The measurement of zinc transporter 8 (ZnT8) antibodies is used in the distinction of type 1 from type 2 diabetes mellitus, in the identification of individuals at risk of type 1 diabetes (including relatives of patients with diabetes, and those with gestational diabetes), and in the prediction of future need for insulin treatment in adult-onset diabetic patients
Type 1 diabetes, also known as insulin-dependent diabetes mellitus (IDDM), results from chronic autoimmune destruction of the insulin-secreting pancreatic beta cells, probably initiated by exposure of the genetically susceptible host to environmental agents. Autoimmune destruction of beta cells is thought to be completely asymptomatic until 80 – 90% of the cells are lost. This process may take years to complete and may occur at any time in all ages.
During the preclinical phase, this autoimmune process is marked by circulating autoantibodies to beta-cell antigens. These autoantibodies, such as anti-insulin (IAA), anti-glutamic acid decarboxylase (GAD), anti-tyrosine phosphatase (IA2), and zinc transporter 8 (ZnT8), are present years before the onset of type 1 diabetes and prior to clinical symptoms.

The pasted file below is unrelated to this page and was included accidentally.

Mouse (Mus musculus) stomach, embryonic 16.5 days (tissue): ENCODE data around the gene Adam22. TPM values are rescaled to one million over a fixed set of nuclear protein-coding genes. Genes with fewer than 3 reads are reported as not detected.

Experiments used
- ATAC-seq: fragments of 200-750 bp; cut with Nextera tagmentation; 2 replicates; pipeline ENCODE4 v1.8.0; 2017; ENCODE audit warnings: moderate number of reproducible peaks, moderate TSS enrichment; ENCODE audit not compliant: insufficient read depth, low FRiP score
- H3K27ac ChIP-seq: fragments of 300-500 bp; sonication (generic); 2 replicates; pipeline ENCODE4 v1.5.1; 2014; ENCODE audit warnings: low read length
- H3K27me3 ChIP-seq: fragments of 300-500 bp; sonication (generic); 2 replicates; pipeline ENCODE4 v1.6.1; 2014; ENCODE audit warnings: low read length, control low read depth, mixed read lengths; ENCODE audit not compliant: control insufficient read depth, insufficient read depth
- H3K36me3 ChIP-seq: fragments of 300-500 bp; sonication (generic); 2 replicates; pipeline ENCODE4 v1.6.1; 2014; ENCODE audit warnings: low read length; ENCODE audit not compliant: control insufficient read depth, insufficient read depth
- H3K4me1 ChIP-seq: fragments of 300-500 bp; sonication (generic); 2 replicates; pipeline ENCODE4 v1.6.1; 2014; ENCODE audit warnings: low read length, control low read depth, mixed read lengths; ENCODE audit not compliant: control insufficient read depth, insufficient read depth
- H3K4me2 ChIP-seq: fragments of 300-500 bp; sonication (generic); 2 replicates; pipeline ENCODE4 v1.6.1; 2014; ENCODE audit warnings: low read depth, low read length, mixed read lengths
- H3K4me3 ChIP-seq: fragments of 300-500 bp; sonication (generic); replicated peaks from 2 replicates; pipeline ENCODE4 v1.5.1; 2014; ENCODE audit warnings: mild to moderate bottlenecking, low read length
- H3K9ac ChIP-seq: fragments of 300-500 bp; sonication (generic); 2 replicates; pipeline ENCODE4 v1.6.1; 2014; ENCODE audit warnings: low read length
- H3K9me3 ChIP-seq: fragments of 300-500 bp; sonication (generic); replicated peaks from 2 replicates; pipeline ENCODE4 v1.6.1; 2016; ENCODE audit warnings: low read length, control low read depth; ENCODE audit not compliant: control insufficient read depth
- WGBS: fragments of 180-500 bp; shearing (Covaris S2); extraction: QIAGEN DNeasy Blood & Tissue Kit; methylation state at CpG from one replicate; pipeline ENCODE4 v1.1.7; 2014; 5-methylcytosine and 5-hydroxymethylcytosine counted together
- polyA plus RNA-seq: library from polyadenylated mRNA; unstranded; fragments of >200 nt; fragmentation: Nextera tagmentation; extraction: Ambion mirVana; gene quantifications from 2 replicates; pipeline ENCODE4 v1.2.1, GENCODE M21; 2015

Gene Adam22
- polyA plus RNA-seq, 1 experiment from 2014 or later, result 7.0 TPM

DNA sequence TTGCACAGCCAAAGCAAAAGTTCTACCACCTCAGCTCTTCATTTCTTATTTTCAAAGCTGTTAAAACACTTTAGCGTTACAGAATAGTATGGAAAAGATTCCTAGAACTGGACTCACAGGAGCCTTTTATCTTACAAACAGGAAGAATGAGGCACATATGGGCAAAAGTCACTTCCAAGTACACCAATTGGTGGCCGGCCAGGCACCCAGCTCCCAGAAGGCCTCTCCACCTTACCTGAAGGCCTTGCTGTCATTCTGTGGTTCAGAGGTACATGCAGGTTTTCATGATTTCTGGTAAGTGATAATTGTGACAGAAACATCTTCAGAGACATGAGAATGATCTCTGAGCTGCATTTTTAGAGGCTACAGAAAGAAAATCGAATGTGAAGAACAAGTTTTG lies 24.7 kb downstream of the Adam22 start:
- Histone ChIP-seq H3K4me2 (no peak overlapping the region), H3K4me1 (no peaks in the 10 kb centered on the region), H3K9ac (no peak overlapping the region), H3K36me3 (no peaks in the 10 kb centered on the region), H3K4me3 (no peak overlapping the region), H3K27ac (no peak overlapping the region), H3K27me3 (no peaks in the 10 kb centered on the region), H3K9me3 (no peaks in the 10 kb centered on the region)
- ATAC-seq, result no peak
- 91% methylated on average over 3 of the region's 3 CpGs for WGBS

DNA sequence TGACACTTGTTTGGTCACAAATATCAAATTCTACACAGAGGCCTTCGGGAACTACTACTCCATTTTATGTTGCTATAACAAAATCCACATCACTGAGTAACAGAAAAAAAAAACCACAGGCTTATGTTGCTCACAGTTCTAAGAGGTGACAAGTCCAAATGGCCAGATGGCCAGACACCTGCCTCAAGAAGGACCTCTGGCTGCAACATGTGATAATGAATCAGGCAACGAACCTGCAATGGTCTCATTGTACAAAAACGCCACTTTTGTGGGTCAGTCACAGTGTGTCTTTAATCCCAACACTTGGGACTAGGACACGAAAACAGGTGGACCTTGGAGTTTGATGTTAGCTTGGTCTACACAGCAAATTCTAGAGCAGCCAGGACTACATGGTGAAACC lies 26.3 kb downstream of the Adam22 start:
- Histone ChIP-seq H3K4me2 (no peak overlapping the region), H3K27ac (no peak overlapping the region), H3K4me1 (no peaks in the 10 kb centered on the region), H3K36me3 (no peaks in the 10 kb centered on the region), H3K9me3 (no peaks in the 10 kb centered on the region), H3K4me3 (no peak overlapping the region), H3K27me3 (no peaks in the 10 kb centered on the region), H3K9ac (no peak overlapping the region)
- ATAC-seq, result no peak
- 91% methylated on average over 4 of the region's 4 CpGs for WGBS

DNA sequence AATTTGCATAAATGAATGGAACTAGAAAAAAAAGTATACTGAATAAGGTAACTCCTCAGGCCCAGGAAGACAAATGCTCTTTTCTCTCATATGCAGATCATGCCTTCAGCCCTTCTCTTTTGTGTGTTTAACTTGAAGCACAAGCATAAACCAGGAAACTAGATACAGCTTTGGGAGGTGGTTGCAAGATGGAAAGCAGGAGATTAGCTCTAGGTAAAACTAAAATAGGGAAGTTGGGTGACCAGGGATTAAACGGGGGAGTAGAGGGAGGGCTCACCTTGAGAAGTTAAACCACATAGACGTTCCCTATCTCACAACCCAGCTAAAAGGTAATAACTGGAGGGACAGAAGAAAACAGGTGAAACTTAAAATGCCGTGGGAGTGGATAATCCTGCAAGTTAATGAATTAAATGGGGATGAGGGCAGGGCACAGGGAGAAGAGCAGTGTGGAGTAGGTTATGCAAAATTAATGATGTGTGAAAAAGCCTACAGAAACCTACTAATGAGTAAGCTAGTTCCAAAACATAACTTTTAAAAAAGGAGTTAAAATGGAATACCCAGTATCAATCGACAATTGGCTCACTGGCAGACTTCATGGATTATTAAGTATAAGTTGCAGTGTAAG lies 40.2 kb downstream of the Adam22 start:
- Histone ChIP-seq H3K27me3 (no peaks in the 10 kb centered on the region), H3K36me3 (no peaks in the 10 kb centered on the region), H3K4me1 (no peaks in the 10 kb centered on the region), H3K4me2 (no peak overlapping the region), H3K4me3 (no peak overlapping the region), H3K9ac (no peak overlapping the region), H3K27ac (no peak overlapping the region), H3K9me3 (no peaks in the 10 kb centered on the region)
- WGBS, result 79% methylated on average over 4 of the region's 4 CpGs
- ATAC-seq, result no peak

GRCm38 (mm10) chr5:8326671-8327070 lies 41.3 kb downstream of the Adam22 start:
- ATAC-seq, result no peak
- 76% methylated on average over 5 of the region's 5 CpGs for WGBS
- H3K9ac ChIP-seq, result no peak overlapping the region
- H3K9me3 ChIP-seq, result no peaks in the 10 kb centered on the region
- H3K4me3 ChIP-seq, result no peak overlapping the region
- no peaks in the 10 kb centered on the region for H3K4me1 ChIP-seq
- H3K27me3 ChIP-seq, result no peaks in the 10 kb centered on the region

Zinc transporter 8 (ZNT8) is a protein that in humans is encoded by the SLC30A8 gene and is related to insulin secretion.
ZnT8 autoantibodies are directed principally to the C terminal domain of ZnT8 (residues 268 – 369). Human population gene polymorphism at the codon for the 325th amino acid results in the expression of three protein variants: Arginine (R) 325, Tryptophan (W) 325, and very rarely Glutamine (Q) 325. ZnT8 autoantibodies may be specific to the R 325 or W 325 variant or maybe residue 325 non-specific. Sera that react with the Q allele only are extremely rare. The ELISA anti-ZnT8 ELISA Assay kit used in Diagnostiki Athinon is capable of detecting, and quantifying, autoantibodies specific to R 325 or to W 325, or to residue 325 non-specific variants.